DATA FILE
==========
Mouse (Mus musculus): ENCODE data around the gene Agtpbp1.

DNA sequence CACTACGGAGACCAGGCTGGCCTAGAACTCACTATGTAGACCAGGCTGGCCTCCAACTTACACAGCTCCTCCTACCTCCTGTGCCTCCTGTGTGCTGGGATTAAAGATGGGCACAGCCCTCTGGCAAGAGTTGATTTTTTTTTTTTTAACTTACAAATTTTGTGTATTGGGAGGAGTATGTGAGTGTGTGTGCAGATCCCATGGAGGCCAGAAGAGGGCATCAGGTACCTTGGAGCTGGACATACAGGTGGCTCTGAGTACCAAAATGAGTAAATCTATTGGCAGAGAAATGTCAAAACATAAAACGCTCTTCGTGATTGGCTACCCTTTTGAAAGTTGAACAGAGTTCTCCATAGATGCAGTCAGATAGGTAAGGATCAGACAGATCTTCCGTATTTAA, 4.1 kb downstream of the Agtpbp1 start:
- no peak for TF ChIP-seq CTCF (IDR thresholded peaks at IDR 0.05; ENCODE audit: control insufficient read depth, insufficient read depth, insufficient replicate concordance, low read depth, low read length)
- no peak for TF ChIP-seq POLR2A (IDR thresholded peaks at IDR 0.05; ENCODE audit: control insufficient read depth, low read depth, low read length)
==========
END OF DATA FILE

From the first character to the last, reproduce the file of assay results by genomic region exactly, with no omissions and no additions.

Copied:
Mouse (Mus musculus): ENCODE data around the gene Agtpbp1.

DNA sequence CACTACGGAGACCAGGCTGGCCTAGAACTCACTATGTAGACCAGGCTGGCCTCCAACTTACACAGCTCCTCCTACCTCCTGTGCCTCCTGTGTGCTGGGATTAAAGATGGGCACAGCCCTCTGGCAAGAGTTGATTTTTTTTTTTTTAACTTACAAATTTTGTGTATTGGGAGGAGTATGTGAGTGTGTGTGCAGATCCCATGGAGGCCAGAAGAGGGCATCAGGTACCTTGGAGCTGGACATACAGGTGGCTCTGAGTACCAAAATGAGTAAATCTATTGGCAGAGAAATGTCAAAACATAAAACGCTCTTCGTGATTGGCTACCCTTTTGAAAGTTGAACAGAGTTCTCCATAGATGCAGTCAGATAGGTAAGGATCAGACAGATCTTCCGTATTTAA, 4.1 kb downstream of the Agtpbp1 start:
- no peak for TF ChIP-seq CTCF (IDR thresholded peaks at IDR 0.05; ENCODE audit: control insufficient read depth, insufficient read depth, insufficient replicate concordance, low read depth, low read length)
- no peak for TF ChIP-seq POLR2A (IDR thresholded peaks at IDR 0.05; ENCODE audit: control insufficient read depth, low read depth, low read length)